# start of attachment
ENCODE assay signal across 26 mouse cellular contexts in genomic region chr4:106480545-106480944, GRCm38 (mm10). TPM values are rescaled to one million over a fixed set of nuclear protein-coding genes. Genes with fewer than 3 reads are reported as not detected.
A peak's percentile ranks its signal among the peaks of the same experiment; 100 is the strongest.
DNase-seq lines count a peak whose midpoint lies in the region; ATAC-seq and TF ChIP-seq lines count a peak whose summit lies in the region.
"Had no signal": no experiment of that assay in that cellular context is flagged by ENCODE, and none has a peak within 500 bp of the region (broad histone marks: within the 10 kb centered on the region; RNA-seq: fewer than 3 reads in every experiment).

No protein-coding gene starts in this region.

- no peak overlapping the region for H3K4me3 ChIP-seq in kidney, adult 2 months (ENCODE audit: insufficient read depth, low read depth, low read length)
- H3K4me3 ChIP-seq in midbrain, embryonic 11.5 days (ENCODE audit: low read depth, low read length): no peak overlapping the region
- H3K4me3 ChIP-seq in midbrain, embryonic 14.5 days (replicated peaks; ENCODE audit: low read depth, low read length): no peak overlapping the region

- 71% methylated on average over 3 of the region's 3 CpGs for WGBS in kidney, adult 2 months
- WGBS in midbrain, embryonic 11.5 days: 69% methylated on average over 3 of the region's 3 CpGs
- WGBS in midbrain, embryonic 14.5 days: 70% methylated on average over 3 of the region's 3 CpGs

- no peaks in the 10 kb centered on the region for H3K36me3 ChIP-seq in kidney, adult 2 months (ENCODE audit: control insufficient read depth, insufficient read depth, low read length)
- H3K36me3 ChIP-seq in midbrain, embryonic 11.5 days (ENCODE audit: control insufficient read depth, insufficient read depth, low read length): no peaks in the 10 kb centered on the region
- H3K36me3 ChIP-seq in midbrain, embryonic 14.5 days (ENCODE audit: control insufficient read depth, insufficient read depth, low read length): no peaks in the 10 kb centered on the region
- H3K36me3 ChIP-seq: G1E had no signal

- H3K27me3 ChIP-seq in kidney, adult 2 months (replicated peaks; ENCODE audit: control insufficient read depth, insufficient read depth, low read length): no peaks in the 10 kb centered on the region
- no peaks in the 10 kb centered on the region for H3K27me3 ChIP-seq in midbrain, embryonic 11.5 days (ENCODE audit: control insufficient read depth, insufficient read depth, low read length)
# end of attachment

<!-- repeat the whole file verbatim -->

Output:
ENCODE assay signal across 26 mouse cellular contexts in genomic region chr4:106480545-106480944, GRCm38 (mm10). TPM values are rescaled to one million over a fixed set of nuclear protein-coding genes. Genes with fewer than 3 reads are reported as not detected.
A peak's percentile ranks its signal among the peaks of the same experiment; 100 is the strongest.
DNase-seq lines count a peak whose midpoint lies in the region; ATAC-seq and TF ChIP-seq lines count a peak whose summit lies in the region.
"Had no signal": no experiment of that assay in that cellular context is flagged by ENCODE, and none has a peak within 500 bp of the region (broad histone marks: within the 10 kb centered on the region; RNA-seq: fewer than 3 reads in every experiment).

No protein-coding gene starts in this region.

- no peak overlapping the region for H3K4me3 ChIP-seq in kidney, adult 2 months (ENCODE audit: insufficient read depth, low read depth, low read length)
- H3K4me3 ChIP-seq in midbrain, embryonic 11.5 days (ENCODE audit: low read depth, low read length): no peak overlapping the region
- H3K4me3 ChIP-seq in midbrain, embryonic 14.5 days (replicated peaks; ENCODE audit: low read depth, low read length): no peak overlapping the region

- 71% methylated on average over 3 of the region's 3 CpGs for WGBS in kidney, adult 2 months
- WGBS in midbrain, embryonic 11.5 days: 69% methylated on average over 3 of the region's 3 CpGs
- WGBS in midbrain, embryonic 14.5 days: 70% methylated on average over 3 of the region's 3 CpGs

- no peaks in the 10 kb centered on the region for H3K36me3 ChIP-seq in kidney, adult 2 months (ENCODE audit: control insufficient read depth, insufficient read depth, low read length)
- H3K36me3 ChIP-seq in midbrain, embryonic 11.5 days (ENCODE audit: control insufficient read depth, insufficient read depth, low read length): no peaks in the 10 kb centered on the region
- H3K36me3 ChIP-seq in midbrain, embryonic 14.5 days (ENCODE audit: control insufficient read depth, insufficient read depth, low read length): no peaks in the 10 kb centered on the region
- H3K36me3 ChIP-seq: G1E had no signal

- H3K27me3 ChIP-seq in kidney, adult 2 months (replicated peaks; ENCODE audit: control insufficient read depth, insufficient read depth, low read length): no peaks in the 10 kb centered on the region
- no peaks in the 10 kb centered on the region for H3K27me3 ChIP-seq in midbrain, embryonic 11.5 days (ENCODE audit: control insufficient read depth, insufficient read depth, low read length)